20th October - 12th November 2016

Every day before writing his novels John Berger draws; it is a daily routine. For John Berger drawing allows for a sort of unselfing, a humble encountering with a thing outside yourself. By drawing a flower or an object, Berger has to ask what does the flower want? How does the flower demand to be represented? The ritual allows for Berger to then start writing characters in his novels and plays, already aware of his major creative responsibility: to embody the mind and body of somebody else.

Nathan Hawkes also has a similar approach to making art, here drawings. Hawkes relates,

[I am] not really interested in expression so much as receptivity and attunement – to the happenings within my day to day life to the world I am enmeshed in…Attunement to the materials – tuning into these elements: paper, pastel, graphite, eraser, sponge – what can they do? what limits do they set? what form can they assume?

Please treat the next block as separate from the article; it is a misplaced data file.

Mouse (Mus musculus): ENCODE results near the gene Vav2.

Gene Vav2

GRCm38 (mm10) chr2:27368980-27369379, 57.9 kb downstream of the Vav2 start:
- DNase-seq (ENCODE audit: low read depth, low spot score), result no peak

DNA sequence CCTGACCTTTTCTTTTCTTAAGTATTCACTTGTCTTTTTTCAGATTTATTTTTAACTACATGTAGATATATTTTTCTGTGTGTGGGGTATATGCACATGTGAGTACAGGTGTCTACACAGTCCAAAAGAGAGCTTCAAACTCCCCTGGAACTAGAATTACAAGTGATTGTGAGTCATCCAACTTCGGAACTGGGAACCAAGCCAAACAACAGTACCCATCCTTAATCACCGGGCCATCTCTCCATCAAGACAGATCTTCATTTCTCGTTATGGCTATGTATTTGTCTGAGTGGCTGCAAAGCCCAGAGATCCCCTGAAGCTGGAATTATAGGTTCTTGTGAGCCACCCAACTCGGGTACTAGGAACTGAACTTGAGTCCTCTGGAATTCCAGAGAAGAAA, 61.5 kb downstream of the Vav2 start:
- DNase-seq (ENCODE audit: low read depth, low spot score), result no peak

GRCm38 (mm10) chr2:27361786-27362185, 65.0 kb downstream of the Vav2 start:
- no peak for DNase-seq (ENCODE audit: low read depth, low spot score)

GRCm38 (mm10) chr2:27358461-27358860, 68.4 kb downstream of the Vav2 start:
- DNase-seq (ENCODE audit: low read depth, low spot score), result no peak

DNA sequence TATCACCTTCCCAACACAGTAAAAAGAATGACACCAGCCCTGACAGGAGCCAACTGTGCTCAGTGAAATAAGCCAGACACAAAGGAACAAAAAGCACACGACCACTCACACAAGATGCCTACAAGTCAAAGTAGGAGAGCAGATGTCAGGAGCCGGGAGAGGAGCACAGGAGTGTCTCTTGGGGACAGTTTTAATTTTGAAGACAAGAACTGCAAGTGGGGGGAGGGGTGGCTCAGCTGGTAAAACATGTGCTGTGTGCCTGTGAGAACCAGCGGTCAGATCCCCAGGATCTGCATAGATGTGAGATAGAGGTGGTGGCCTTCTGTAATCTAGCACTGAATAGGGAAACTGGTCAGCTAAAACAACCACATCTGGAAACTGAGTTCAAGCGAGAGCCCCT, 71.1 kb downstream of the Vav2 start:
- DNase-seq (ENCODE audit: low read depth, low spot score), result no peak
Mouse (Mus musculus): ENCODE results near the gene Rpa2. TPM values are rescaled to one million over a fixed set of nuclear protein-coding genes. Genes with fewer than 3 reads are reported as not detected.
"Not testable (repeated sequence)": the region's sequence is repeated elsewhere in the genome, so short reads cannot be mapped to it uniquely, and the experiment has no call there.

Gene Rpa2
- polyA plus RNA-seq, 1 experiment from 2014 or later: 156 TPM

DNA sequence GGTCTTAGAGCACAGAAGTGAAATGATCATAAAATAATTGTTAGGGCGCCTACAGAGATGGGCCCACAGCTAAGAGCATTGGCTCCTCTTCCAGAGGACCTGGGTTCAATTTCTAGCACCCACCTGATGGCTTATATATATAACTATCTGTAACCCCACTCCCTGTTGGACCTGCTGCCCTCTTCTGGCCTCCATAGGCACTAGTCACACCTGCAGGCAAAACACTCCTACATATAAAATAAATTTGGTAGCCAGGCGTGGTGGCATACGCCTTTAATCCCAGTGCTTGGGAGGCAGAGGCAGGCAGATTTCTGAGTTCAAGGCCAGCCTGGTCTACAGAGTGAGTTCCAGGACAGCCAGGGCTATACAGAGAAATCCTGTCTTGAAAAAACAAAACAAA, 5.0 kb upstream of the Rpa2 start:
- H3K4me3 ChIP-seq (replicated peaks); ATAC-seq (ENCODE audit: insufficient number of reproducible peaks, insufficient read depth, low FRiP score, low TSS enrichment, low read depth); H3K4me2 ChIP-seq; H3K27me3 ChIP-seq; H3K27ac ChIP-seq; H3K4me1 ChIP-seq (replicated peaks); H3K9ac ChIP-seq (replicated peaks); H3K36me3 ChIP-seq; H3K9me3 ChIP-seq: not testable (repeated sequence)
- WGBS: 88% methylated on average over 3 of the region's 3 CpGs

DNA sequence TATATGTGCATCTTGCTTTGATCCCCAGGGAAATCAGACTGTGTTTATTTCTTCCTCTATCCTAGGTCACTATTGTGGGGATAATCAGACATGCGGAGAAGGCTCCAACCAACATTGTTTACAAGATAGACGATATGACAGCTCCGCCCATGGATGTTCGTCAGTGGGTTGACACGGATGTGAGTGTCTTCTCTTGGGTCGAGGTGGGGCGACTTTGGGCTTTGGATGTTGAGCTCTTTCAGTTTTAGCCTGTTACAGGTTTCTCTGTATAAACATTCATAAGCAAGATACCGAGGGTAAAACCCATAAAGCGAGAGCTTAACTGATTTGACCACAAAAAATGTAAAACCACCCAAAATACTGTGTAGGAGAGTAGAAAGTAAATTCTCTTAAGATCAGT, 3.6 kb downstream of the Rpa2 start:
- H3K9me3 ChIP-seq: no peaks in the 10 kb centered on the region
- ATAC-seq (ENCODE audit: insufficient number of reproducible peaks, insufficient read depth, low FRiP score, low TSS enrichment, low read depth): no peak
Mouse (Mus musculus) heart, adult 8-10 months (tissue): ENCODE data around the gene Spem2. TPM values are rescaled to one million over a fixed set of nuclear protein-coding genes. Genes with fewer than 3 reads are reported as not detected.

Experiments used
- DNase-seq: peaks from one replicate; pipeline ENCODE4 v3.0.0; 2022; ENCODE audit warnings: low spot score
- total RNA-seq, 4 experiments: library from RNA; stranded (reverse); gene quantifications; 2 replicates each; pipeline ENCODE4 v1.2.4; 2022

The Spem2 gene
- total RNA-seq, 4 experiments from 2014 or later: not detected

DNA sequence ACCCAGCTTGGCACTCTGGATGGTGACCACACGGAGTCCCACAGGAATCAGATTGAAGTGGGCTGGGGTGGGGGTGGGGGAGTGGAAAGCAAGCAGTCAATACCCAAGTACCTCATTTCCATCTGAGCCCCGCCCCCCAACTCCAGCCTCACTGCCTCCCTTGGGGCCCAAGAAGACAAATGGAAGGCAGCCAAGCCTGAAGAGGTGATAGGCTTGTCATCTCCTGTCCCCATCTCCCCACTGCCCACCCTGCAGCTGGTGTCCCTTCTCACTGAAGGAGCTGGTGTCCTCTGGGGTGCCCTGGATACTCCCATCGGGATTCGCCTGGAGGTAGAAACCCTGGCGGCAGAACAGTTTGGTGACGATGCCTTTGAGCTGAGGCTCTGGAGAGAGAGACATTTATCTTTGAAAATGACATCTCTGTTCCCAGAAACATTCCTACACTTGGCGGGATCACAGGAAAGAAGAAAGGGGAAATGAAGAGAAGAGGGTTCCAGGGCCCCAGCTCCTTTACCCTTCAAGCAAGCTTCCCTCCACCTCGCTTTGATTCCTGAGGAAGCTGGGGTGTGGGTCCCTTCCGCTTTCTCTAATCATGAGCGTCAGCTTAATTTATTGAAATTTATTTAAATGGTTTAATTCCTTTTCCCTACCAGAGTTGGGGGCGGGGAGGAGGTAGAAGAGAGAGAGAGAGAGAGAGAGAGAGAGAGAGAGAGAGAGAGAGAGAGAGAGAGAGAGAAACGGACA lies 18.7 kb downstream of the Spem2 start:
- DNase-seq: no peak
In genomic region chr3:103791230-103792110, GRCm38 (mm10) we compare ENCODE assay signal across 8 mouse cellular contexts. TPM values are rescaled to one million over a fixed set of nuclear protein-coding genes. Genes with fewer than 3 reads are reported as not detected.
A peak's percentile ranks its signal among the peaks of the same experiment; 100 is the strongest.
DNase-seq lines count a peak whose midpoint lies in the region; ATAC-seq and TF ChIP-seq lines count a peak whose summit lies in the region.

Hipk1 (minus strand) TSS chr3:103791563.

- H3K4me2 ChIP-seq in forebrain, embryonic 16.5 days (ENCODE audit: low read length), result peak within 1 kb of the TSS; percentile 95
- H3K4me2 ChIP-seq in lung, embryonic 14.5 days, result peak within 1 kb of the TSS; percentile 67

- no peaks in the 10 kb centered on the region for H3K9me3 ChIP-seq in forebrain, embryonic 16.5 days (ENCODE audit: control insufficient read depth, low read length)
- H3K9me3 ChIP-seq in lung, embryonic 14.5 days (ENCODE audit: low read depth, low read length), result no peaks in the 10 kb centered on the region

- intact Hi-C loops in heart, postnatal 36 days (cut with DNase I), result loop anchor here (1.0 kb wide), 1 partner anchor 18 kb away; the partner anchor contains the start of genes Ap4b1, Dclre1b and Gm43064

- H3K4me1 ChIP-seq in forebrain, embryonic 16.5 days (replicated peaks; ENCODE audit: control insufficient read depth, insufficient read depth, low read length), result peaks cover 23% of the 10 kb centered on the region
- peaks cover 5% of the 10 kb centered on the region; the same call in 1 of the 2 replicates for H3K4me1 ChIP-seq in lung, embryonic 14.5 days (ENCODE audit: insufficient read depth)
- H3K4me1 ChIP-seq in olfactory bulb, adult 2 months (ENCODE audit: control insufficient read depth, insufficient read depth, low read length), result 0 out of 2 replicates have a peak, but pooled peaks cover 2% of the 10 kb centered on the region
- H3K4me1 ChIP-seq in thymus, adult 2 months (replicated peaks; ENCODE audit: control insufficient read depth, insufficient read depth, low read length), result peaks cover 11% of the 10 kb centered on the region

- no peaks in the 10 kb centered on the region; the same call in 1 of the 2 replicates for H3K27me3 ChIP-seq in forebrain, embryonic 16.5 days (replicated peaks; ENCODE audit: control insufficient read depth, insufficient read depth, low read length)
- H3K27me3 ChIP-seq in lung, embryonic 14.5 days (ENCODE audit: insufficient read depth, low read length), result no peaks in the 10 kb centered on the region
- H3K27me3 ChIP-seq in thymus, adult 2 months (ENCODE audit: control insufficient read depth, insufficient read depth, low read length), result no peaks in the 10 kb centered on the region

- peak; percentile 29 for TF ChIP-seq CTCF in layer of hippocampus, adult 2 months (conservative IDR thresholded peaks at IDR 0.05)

What Hawkes is describing is a form of knowing the world through practice. Heidegger called this sort of knowing “handiness”. As an example the philosopher asked how we are supposed to know a hammer. You can look at it, study its history and uses, but when all is said and done it is really by picking up the hammer and using it that a fuller knowledge can be gleaned.

In this Hawkes also gives over to his materials. What does the pencil or charcoal know about what is being drawn? The mark is a collaboration between the artist, the paper, the pencil and the object. The object of the drawing looks back and asks to be drawn in a particular way, at that time with that material.

In the contemporary world which demands that we think of ourselves as desiring individuals Hawkes’ drawings are a timely reminder that sometimes we have to give ourselves over to the stuff that surrounds us. The works have a deep quietness and humility.

Oliver Watts